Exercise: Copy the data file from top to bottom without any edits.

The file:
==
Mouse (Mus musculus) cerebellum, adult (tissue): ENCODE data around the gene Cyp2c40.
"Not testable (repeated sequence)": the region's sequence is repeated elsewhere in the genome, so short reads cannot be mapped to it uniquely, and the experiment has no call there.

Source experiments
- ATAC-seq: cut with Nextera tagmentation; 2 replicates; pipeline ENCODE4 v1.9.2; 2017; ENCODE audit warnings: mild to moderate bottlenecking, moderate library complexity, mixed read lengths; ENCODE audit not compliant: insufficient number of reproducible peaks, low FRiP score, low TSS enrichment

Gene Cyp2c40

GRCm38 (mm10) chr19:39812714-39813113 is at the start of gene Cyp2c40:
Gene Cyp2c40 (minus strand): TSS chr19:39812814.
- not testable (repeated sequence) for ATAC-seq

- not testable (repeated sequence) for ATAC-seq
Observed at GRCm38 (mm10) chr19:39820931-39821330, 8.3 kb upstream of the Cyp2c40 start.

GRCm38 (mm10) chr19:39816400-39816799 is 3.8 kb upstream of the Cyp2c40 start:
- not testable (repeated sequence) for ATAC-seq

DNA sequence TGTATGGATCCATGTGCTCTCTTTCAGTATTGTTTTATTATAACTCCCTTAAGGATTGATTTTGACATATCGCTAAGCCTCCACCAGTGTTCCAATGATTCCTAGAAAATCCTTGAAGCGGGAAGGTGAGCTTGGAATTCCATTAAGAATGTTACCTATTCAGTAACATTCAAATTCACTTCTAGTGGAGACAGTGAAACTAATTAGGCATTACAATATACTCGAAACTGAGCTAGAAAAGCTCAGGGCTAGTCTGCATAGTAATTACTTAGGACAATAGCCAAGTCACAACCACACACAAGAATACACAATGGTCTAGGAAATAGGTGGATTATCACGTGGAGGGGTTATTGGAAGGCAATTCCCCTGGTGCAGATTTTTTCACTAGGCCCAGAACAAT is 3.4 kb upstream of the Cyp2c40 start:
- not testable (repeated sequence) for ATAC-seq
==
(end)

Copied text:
Mouse (Mus musculus) cerebellum, adult (tissue): ENCODE data around the gene Cyp2c40.
"Not testable (repeated sequence)": the region's sequence is repeated elsewhere in the genome, so short reads cannot be mapped to it uniquely, and the experiment has no call there.

Source experiments
- ATAC-seq: cut with Nextera tagmentation; 2 replicates; pipeline ENCODE4 v1.9.2; 2017; ENCODE audit warnings: mild to moderate bottlenecking, moderate library complexity, mixed read lengths; ENCODE audit not compliant: insufficient number of reproducible peaks, low FRiP score, low TSS enrichment

Gene Cyp2c40

GRCm38 (mm10) chr19:39812714-39813113 is at the start of gene Cyp2c40:
Gene Cyp2c40 (minus strand): TSS chr19:39812814.
- not testable (repeated sequence) for ATAC-seq

- not testable (repeated sequence) for ATAC-seq
Observed at GRCm38 (mm10) chr19:39820931-39821330, 8.3 kb upstream of the Cyp2c40 start.

GRCm38 (mm10) chr19:39816400-39816799 is 3.8 kb upstream of the Cyp2c40 start:
- not testable (repeated sequence) for ATAC-seq

DNA sequence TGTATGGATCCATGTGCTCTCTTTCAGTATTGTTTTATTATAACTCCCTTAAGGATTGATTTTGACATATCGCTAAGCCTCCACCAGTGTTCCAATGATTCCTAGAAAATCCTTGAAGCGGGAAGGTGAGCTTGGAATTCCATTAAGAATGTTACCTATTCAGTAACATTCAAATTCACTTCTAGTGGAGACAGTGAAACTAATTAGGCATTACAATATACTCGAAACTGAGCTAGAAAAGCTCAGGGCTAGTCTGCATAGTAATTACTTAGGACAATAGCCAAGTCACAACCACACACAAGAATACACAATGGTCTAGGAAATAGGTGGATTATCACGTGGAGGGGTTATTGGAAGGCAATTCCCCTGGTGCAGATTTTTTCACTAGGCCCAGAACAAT is 3.4 kb upstream of the Cyp2c40 start:
- not testable (repeated sequence) for ATAC-seq